Comptroller blasts failure to monitor jet fuel

Report states Energy Ministry, IAA failure to properly monitor production of jet fuel caused major threat to aviation safety.

Arkia airplane 370 (photo credit: reuters)
Arkia airplane 370
(photo credit: reuters)
The government authorities responsible for monitoring the production and maintenance of jet fuel have failed to do so properly in recent years, thereby causing a major threat to aviation safety, State Comptroller Joseph Shapira said in his report on Wednesday.
A section of the report looked at the steps taken to ensure the quality and stability of aircraft jet fuel supplied at Ben-Gurion Airport. It examined the relevant activities of five government and independent bodies – the Energy and Water Ministry’s Fuel Administration, the Israel Airports Authority, the Transportation Ministry, the Civil Aviation Authority and the company Energy and Petroleum Infrastructures Ltd.
Overall, the state comptroller found a lack of coordination that has led to a lag in proper monitoring of jet fuel production, storage and supply.
Following a 1988 reform in the fuel sector, the number of private companies engaged in producing, importing, storing and transporting jet fuel grew.
From July 2011 through November 2012, the State Comptroller’s Office examined, in intermittent phases, the activities of the companies to ensure the quality of jet fuel and to implement the recommendations of various committees and teams that had been established following incidents of jet fuel contamination.
In 1997, the government directed the energy minister to submit a bill regulating the fuel and energy sector to ensure fuel supply reliability, availability, continuity, quality and efficiency. The goal was also to create competitive conditions and decreased supervision on the fuel sector from the Energy Ministry.
Only in March 2012, after 15 years had passed and during the state comptroller’s audit, did the Ministerial Committee for Legislation approve the bill for the fuel sector.
In July 2012 it passed its first reading in the Knesset plenary.
The bill will be discussed for approval at the next Knesset session, the Energy and Water Ministry said.
An Israeli standard for jet fuel only became official and binding in October 2010, and the regulation does not require checking for certain substances that are likely to harm quality. This inadequacy became particularly apparent during filtration tests that occurred in May 2011 after contaminated fuel was discovered at Ben-Gurion Airport – revealing the harmful presence of substances such as carbonized material, metals, sand and a rust-like substance – the report said.
Beginning in 2000, and including the incident in May 2011, there were several events in which the jet fuel supply was contaminated.
Following most of these events investigative committees emerged to identify deficiencies and make recommendations, the state comptroller explained.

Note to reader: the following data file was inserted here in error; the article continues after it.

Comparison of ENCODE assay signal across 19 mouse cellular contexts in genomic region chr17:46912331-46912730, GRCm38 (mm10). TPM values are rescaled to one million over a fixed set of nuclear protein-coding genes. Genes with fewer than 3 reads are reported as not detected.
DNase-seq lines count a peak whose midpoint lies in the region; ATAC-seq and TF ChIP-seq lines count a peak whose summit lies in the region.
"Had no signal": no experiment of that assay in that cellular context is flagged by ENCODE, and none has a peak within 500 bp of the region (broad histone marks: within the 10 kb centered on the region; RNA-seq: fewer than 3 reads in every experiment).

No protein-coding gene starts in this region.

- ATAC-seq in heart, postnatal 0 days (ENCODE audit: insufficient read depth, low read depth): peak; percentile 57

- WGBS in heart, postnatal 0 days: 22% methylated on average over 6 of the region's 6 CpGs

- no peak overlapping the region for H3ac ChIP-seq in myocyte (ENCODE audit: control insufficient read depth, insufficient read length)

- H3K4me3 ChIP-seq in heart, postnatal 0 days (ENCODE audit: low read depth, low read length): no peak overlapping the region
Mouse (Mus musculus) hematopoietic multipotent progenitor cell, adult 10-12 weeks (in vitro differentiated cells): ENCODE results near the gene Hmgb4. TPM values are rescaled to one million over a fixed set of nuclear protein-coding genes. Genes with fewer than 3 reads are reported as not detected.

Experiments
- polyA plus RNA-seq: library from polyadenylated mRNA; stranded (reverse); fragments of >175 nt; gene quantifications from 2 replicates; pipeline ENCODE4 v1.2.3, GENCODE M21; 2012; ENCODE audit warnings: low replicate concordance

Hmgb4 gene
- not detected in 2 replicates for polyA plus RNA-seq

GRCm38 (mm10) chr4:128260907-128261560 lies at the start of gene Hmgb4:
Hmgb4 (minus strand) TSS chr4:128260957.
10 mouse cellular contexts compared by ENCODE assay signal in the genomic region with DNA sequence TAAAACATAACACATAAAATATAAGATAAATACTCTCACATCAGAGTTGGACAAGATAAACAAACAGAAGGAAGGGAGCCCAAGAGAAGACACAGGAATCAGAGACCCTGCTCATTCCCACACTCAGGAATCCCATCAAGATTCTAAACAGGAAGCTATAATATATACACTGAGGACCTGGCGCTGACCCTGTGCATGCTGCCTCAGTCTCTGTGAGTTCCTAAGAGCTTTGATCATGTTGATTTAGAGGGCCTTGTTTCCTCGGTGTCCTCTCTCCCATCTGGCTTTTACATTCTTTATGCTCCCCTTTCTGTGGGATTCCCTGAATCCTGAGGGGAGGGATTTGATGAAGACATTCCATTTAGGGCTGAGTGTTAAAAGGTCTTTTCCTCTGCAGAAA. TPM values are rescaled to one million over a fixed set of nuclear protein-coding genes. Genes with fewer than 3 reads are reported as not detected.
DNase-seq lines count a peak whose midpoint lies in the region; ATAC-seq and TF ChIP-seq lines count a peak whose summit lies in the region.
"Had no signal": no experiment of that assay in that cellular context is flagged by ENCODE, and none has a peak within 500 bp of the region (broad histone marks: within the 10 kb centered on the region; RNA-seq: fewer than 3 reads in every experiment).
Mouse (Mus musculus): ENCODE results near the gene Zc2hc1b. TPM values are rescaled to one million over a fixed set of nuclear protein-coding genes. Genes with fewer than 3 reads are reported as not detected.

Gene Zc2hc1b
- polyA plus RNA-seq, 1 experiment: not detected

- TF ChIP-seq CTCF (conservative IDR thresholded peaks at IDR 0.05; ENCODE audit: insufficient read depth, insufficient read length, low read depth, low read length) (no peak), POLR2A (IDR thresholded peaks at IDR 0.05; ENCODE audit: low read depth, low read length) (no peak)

Despite the fact that many of the same recommendations were made in multiple committees, the brunt of the problems still had not been corrected by the end of the state comptroller audit process.
“The treatment of the jet fuel sector requires the establishment of a central body that will direct regulation and integration of security operations and will have the appropriate authority and tools for monitoring, enforcing and coordinating between entities operating within it,” the report concluded.
The state comptroller noted that the Energy and Water Ministry has failed to fulfill its duty to specifically outline policies to ensure a steady supply of jet fuel with the required quality and monitoring procedures.
All of the relevant bodies must come together and “act decisively and without delay to ensure that the recommendations of the inquiry committees will be implemented and to correct the deficiencies that the state comptroller raised in this report,” the audit stressed.
The report specifically pinpointed the lack of coordination among the relevant authorities responsible for fuel monitoring, an issue that places all passengers at risk.
“These are safety concerns of the first order, and therefore it is necessary to address full attention in order to prevent a flight safety disaster and serious damage to the airport and its property, Israel’s economy and its image,” the report said.
In response to the audit, the Energy and Water Ministry said that over the years, all events regarding fuel that have been reported to the ministry have always been treated in a professional, effective and comprehensive manner. It is the responsibility of the ministry to oversee fuel quality standards as well as procedures for maintenance and operation of transportation systems, the ministry said.
A portion of the review committee’s conclusions following the May 2011 incident involved making maintenance standards binding, doing research on the effect of jet fuel additives and further investigation into the current testing mechanisms. All of this is now being done, the ministry asserted.
In addition, the state comptroller makes clear the importance of continuing to promote the bill for regulating the fuel industry.